Developmental Milestones

We build our skills on what we’ve already learned. The skills summarized under each age range assume that the child has established prerequisite skills at an earlier age.

How to use this guide:

The information provided on this site is for educational purposes only. It is not intended to – nor SHOULD it – be used to screen or otherwise evaluate your child for speech, language, or social communication delays. It is not a complete inventory of typical child language development and does not take into consideration any variables that can affect development. In addition, this information includes limited details of the development of word and sentence grammar use and understanding, which are very important to the way older children interact with others. Finally, literacy milestones are not discussed. If you'd like to know about literacy development, you can read more here.

0 - 3 M

Coos with single syllable sounds (no meaning) Sighs...
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3 - 6 M

Soft babbling begins, with variety in tone Babbles to self or others Starts to engage in...
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6 - 9 M

More sounds show up in babbles (b, d, h, m, n, n, w, j, p) and are used in different com...
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9 - 12 M

Repeated-syllable babbles increase in amount and “sing-songiness”...
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12 - 18 M

Babbles (with some words in them) sound like sentences; can produce almost all consonant...
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18 - 24 M

A vocabulary of at least 50 single words used regularly, at least one new word used ever...
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24 - 30 M

Most words and phrases spoken are understood by strangers Pronunciation errors are commo...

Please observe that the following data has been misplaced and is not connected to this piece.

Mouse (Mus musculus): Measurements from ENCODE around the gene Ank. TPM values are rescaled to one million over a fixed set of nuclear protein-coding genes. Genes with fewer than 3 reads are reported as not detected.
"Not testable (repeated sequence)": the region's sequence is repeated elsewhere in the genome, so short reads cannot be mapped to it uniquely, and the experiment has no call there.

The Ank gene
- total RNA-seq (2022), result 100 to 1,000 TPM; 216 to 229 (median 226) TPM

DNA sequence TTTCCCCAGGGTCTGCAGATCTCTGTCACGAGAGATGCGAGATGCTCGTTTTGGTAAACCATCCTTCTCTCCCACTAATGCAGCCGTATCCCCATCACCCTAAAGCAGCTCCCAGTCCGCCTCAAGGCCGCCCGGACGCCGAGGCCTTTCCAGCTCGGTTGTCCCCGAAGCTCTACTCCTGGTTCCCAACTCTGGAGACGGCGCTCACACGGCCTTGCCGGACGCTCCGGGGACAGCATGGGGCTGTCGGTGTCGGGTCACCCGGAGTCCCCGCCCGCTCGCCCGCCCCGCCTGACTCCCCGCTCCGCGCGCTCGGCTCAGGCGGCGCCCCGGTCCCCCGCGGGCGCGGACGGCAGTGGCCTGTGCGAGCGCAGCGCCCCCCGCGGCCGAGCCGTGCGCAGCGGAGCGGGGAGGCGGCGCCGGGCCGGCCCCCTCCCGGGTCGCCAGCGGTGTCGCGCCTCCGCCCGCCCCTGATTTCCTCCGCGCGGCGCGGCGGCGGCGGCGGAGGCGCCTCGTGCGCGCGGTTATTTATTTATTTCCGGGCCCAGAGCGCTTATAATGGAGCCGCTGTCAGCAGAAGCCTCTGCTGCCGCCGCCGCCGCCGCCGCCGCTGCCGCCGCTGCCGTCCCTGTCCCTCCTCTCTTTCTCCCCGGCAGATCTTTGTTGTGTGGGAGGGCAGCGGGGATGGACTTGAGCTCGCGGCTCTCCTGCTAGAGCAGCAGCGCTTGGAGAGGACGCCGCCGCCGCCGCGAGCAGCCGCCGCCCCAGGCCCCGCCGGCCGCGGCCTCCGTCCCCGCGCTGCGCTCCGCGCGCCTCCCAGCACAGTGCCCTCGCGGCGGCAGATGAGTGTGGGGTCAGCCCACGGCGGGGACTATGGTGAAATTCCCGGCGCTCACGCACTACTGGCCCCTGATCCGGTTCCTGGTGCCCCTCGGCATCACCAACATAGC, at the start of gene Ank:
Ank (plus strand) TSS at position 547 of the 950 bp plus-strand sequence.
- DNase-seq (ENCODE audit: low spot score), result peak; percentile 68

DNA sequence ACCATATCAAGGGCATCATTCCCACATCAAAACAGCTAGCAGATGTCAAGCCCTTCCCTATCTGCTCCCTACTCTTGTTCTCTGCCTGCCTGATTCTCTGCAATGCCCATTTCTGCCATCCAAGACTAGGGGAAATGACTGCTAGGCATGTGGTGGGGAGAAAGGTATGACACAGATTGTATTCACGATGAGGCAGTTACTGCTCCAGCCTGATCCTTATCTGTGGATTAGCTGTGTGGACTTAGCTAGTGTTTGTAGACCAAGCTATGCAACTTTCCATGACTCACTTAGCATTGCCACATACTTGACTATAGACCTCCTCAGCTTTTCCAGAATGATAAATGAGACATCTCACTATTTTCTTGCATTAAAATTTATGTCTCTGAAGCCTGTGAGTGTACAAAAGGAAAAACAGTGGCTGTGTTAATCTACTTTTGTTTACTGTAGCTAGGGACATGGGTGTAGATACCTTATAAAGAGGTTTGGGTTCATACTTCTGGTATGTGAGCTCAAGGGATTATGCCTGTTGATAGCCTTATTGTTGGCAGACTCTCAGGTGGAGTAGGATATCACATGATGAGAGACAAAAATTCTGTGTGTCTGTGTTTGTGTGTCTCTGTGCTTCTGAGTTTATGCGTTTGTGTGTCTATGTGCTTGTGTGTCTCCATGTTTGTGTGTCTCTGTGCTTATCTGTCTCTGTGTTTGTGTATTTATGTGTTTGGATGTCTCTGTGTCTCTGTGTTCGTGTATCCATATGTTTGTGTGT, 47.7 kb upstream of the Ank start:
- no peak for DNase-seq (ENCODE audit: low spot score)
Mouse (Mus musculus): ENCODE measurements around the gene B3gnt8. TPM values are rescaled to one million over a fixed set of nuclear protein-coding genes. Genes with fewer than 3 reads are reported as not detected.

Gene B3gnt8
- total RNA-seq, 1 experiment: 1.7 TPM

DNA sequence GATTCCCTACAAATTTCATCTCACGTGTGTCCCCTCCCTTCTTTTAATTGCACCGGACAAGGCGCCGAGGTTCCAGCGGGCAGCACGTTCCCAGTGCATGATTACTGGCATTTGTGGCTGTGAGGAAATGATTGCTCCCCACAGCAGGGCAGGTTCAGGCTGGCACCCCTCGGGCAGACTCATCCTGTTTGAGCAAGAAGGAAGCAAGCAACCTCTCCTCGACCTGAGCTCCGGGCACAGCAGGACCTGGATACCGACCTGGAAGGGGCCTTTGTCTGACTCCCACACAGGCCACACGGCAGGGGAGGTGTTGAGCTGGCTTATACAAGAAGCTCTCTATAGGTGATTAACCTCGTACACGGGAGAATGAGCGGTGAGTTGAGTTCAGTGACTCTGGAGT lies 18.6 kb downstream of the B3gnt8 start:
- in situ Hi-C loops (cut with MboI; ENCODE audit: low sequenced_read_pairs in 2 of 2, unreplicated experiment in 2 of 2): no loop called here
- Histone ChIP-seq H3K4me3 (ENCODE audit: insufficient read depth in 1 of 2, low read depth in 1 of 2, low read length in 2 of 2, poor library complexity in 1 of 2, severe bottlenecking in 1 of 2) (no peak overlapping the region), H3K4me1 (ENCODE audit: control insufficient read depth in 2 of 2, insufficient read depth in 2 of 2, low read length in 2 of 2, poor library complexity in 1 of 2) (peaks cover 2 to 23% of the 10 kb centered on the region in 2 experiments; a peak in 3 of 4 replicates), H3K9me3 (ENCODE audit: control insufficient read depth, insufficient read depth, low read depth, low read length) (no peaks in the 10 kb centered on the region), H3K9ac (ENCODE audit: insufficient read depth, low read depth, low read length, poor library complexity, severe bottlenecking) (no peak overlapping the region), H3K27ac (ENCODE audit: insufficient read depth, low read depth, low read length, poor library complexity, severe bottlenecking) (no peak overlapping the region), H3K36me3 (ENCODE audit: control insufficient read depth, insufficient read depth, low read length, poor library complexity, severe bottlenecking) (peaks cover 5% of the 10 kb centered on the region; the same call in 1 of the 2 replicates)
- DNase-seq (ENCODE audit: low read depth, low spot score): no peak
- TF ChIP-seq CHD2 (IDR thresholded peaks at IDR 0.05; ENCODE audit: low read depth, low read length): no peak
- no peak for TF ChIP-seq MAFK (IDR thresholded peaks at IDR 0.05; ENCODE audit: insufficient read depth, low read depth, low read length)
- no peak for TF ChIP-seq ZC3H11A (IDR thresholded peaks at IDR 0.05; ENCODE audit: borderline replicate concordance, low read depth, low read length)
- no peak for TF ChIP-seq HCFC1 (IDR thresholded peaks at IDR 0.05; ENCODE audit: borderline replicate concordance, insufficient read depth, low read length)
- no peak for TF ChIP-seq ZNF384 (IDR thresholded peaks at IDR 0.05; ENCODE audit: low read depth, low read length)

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30 M - 3 Y

Some pronunciation errors exist, but child is understood almost all the time by familiar...
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3 - 3.5 Y

Common mispronunciations are all but gone, but speech is still difficult for all strange...
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3.5 - 4 Y

Strangers can understand almost all of what the child says, but child may continue to ma...
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4 - 4.5 Y

Pronunciation errors are almost all gone The majority of sentences used are at least 4 w...
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4.5 - 5 Y

Uses at least 1500 words Pronunciation errors are common in long, complex words, like �...
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5 - 6 Y

Speech is almost always understood No speech errors present by 5.5 y Makes complex sente...
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6 - 7 Y

Can use age-appropriate slang States the alphabet in correct order Counts to 100 Sentenc...
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7 - 9 Y

Language is used in a social way, with intention, to establish and affect relationships ...
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9 - 12 Y

Vocabulary used becomes far more abstract and sophisticated, mirroring that being learne...
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12 - 14 Y

Continued increase in use of abstract language Most sentences contain multiple clauses (...
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15 - 18 Y

Language is used for its own sake (to “just chat”) Single word vocabulary is 10,000 ...
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  • Carroll, D.W. (2004). Psychology of Language. Belmont: Thompson Wadsworth.
  • Davenport, M. & Hannahs, S.J. (2005). Introducing Phonetics & Phonology, Second Edition. New York: Oxford.
  • Hardie, R. G. (2005). Collins English Grammar. Glasgow: Harper Collins.
  • Kipping, P., Gard, A., Gilman, L., Gorman, J. (2012). Speech and Language Development [Poster]. Pro-Ed.
  • Owens, R. E. (2008). Language Development: An Introduction, Seventh Edition. Boston: Pearson.
  • Paul, R. (2007). Language Disorders from Infancy through Adolescence. St. Louis: Mosby Elsevier.

If you are concerned about your child’s development in speech, language, social skills, or literacy, please make a referral. You will not be kept waiting for months!